Gaitanaki: a carnival tradition with a long history

The Carnival is a period for having fun and letting go that includes many interesting traditions, including the gaitanaki.

Apokria in Greek (apokrea) means abstinence from meat, from the words apo (from) and kreas (meat). The Latin word Carnival is made up from the words carne (meat) and vale (greet).

Apokria has its roots in ancient Greece, specifically in the processions of the Dionysian Mysteries. Attendees would dress up as satyrs and cover their faces, so that their identity would be hidden as they would dance, drink, swear and perform lurid acts.

As years went by, celebrating Apokria developed and was enriched with other traditions. One of those, which remains the same to this day, is the gaitanaki, a dance full of colours, fun and humour.

 

 

 

Imagem

 

As years went by, celebrating Apokria developed and was enriched with other traditions. One of those, which remains the same to this day, is the gaitanaki, a dance full of colours, fun and humour.

 

 

 

The custom of gaitanaki was introduced by Pontian and Asia Minor Greeks and became very popular because of its characteristic dance and timeless symbolism. 


Gaitanaki is derived from the medieval word «gaitani», meaning silk string or ribbon and is created by the Greek ending –aki, used to denote something small.

Thirteen people are needed to make this unique dance come to life.  One person holds a big pole from where twelve long ribbons hang, all in different colours. These ribbons are the gaitania. Each dancer holds a ribbon and moves in a pair, singing the traditional song. As they move around the pole, people and ribbons interweave creating colourful patterns, just like women used gaitania to decorate dresses. As the ribbons and dancers get closer, they start moving in the opposite direction. The ribbons untangle and the dance is over.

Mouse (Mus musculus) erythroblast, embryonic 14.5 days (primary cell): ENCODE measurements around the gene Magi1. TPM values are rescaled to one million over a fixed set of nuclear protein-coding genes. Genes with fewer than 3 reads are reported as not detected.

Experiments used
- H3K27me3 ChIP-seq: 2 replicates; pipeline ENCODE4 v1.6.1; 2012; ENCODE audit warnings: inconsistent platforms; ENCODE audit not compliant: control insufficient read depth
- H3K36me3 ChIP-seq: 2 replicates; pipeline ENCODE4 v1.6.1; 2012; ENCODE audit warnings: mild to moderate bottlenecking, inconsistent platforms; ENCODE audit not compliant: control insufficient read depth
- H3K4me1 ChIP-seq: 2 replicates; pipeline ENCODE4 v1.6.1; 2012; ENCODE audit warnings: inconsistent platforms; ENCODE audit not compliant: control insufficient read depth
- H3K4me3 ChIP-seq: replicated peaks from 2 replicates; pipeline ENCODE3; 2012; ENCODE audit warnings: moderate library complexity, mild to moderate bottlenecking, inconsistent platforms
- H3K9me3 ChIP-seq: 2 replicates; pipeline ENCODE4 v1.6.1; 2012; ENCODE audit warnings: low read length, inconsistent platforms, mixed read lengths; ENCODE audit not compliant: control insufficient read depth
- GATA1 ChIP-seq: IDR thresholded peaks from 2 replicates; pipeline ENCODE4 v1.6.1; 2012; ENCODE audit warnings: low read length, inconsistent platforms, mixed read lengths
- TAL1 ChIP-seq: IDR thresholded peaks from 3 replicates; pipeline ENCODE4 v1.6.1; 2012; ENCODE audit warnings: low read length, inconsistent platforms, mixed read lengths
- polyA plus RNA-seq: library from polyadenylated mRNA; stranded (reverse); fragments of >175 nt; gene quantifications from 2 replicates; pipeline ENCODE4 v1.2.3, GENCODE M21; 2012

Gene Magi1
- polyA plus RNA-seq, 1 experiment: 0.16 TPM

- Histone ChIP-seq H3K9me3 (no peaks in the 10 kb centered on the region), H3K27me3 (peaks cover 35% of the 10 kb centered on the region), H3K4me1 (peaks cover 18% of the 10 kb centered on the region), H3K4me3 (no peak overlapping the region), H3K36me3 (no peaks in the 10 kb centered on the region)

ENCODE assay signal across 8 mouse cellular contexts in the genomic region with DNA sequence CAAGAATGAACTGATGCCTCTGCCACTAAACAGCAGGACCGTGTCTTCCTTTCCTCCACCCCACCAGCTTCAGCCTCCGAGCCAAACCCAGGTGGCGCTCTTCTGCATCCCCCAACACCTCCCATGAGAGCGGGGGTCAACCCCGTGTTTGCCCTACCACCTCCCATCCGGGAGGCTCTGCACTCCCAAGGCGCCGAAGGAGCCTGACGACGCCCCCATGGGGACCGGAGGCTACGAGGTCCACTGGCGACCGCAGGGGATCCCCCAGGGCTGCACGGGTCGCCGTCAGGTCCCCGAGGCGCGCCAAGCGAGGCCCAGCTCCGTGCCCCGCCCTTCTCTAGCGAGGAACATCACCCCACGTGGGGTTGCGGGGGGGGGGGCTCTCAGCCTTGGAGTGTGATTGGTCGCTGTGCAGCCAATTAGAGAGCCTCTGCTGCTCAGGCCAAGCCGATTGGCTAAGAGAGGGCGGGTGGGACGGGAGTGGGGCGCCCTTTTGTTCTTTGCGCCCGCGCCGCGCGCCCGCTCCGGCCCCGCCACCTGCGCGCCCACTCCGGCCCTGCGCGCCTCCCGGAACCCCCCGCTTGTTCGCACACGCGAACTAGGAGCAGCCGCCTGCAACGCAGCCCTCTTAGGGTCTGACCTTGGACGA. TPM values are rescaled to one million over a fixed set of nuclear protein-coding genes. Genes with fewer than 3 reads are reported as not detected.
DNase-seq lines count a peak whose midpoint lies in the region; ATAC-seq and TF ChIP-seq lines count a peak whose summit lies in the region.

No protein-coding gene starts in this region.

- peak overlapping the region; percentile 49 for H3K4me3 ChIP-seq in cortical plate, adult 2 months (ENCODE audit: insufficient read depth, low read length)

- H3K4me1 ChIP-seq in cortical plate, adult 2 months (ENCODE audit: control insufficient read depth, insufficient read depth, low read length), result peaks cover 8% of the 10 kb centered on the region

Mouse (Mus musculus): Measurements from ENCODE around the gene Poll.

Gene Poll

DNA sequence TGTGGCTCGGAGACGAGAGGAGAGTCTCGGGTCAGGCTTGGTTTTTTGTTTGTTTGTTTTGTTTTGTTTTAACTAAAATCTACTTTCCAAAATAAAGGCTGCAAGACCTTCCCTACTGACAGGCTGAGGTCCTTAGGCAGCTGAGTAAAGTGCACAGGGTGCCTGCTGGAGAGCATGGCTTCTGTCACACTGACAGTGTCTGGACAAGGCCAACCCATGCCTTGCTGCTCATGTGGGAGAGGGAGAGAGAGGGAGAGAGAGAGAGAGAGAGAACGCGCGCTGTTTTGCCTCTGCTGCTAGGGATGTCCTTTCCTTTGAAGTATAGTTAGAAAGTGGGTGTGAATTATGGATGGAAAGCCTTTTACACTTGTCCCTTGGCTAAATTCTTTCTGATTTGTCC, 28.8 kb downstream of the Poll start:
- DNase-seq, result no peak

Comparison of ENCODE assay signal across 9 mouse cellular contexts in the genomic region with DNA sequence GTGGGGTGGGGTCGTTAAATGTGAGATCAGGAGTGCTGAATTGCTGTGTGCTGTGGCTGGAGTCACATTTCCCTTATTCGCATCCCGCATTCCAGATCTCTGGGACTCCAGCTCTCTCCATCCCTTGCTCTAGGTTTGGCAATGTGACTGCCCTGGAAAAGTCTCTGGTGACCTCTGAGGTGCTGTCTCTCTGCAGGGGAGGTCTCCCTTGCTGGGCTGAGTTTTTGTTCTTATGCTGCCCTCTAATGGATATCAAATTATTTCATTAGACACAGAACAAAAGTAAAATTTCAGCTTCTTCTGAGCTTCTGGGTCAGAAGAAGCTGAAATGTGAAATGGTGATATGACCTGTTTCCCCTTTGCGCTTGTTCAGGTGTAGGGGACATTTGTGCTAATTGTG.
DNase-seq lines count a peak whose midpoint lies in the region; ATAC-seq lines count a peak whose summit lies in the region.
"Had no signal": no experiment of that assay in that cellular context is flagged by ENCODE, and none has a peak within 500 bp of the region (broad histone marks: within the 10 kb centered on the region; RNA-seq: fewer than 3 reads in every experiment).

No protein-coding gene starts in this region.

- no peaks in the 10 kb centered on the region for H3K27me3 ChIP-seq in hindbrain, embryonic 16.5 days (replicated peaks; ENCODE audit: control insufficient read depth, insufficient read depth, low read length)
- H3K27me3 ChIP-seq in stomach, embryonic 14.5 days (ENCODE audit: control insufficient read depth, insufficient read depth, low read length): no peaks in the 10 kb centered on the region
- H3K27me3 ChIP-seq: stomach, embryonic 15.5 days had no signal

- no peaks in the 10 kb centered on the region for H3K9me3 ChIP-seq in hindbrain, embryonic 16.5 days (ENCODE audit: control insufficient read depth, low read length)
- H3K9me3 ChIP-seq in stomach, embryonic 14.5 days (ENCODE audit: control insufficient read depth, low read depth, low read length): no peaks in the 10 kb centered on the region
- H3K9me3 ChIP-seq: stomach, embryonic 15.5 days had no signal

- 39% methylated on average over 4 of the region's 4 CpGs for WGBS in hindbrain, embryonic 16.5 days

Imagem

 

The twelve dancers are symbolic of the months of the year or the Ores, the mythical goddesses of time.

The cyclical dance symbolises the cycle of life, joy and sorrow, winter and spring. In rural communities, it also symbolised the spirit of brotherhood, love and unity.

News

27.02.2020

Text

Nancy Fanara

Cookies are small pieces of information stored in your hard disk, they do not contain chocolate chips, you cannot eat them and there is no special hidden jar. They allow us to offer you the best possible experience enabling you to use shopping carts, personalize your experience, tell us which parts of our website people have visited, help us measure the effectiveness of our communications and platform. Please visit our Cookies Policy to learn more.

close-button
close-button

Reach for the magic!

A Magic Cabinet invites you to exclusive offers, latest products and news. Join us and get 10% off on your next order.